The Importance of Appreciation (For a Child)

Thursday, October 31, 2013

Today, I saw this picture on Facebook saying, “When a child gives you a gift, even if it’s a rock they just picked up, exude gratitude. It might be the only thing they have to give, and they have chosen to give it to you.”

This got me thinking about how parents forget to show or decide not to show, or just don’t feel gratitude and appreciation to their child.

I remember one instance from my own childhood….

When I was little, on various holidays, days like my mother’s birthday or Mother’s Day, I gave my mother hand-made gifts: drawings, cutouts, or similar things children make. And on my own birthdays or holidays like Christmas I didn’t always get what I wanted.

One time I wanted something specific for one of these occasions. I don’t remember what my wish was, but I didn’t get it. My mother gave me something else. I was very, very sad and disappointed that I didn't get what desired. I expressed my sadness and disappointment to my mother. And she replied by saying something like this, “I didn’t always like my gifts from you either. Maybe sometimes I also would like something better from you than just a hand-made drawing.”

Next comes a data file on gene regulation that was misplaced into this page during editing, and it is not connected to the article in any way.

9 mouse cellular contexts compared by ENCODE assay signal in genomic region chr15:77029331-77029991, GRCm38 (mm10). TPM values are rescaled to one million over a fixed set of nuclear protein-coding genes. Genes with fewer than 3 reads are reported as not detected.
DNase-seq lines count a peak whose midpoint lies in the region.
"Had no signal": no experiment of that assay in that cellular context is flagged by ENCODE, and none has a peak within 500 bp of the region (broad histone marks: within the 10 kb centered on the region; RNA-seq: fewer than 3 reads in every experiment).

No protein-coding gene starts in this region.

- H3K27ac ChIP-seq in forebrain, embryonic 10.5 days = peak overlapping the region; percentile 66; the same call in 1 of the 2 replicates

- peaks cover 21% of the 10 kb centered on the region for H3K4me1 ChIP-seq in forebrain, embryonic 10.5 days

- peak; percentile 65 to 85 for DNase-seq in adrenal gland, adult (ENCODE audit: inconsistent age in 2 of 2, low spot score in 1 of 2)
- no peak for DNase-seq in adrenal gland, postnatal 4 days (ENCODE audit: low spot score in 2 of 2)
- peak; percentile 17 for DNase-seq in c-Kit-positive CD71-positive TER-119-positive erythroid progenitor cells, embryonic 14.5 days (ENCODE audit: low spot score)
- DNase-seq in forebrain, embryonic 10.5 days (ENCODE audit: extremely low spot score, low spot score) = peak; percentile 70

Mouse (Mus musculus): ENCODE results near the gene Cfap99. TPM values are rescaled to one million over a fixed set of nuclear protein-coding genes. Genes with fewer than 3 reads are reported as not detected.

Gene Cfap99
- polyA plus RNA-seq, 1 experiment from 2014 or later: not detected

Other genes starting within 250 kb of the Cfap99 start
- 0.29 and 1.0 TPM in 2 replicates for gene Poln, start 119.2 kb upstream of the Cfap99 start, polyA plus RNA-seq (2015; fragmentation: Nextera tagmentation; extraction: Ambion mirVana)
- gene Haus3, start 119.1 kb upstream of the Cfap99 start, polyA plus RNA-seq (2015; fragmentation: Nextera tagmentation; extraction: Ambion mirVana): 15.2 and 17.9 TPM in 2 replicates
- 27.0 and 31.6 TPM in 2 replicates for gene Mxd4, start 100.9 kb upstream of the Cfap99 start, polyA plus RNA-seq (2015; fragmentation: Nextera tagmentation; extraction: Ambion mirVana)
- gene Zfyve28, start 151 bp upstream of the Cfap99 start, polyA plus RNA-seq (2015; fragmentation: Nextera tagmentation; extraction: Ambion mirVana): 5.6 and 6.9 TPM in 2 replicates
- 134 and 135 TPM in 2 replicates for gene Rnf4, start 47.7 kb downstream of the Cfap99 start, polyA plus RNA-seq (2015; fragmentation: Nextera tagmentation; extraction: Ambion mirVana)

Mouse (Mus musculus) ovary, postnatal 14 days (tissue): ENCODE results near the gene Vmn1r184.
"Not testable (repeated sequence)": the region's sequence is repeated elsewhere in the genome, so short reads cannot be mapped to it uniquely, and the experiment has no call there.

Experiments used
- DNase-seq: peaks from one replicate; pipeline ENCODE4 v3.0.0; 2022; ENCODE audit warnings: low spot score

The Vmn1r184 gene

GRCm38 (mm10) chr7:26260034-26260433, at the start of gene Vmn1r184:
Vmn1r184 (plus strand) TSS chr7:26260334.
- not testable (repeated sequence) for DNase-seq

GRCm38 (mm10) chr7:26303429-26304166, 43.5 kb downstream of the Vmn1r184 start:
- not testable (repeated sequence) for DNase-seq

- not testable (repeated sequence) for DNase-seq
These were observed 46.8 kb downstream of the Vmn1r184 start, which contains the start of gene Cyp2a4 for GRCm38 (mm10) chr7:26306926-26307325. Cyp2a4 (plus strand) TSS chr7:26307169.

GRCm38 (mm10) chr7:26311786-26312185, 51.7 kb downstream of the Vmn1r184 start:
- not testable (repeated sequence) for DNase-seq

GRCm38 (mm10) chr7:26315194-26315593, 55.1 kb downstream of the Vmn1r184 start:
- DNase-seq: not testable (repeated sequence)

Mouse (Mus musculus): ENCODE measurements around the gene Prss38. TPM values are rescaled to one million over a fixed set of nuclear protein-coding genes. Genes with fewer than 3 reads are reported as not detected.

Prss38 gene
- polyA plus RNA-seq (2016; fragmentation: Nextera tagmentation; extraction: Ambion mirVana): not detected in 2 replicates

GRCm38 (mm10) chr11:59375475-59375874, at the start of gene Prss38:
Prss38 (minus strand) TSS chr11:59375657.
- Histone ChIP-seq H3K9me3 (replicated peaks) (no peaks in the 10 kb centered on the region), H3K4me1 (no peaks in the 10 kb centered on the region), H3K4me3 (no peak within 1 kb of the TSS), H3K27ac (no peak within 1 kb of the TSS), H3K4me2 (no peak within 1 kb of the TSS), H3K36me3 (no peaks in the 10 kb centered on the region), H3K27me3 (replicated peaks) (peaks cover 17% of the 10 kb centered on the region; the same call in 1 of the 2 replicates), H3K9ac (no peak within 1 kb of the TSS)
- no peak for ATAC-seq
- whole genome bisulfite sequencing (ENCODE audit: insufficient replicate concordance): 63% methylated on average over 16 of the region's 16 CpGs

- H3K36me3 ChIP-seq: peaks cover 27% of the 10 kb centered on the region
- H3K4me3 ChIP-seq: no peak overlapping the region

These words just broke my little heart. I was SO sad. I was initially sad because I didn’t get what I wanted, but her response was even more hurtful to me. I empathize that the parent might feel hurt if their child doesn’t like their gift and that they can’t always get what the child wants, but saying to your child that you don’t appreciate their gift is EXTREMELY painful to the child. I mean, the parent is an adult; they don’t need their child’s approval or validation – and on the contrary, the child needs their parents’ approval, validation, and acceptance to survive. This is vital for the child.

I remember feeling rejected, and thinking that my mother doesn’t like my gifts, that the things I make are not valuable, that I am less valuable because my mother doesn’t like my gifts, and that she doesn’t love me. I also felt ashamed and guilty that I've given her gifts which I now felt are not valuable, and that I’m ungrateful because I don’t like my mother’s gift – and that by feeling sad and expressing my feelings I hurt my mother.

It’s extremely important for the child to feel accepted, loved, and appreciated. If the child doesn’t feel that their parents accept them, love them, are grateful, and appreciate them, they develop various mental health problems, like low self-esteem, chronic feelings of depression, insecurity, worthlessness, and many others.

If you have experienced something similar in your childhood, I deeply sympathize with you. You’re always welcome to share your story in the comments below.

Have a meaningful day,
Darius


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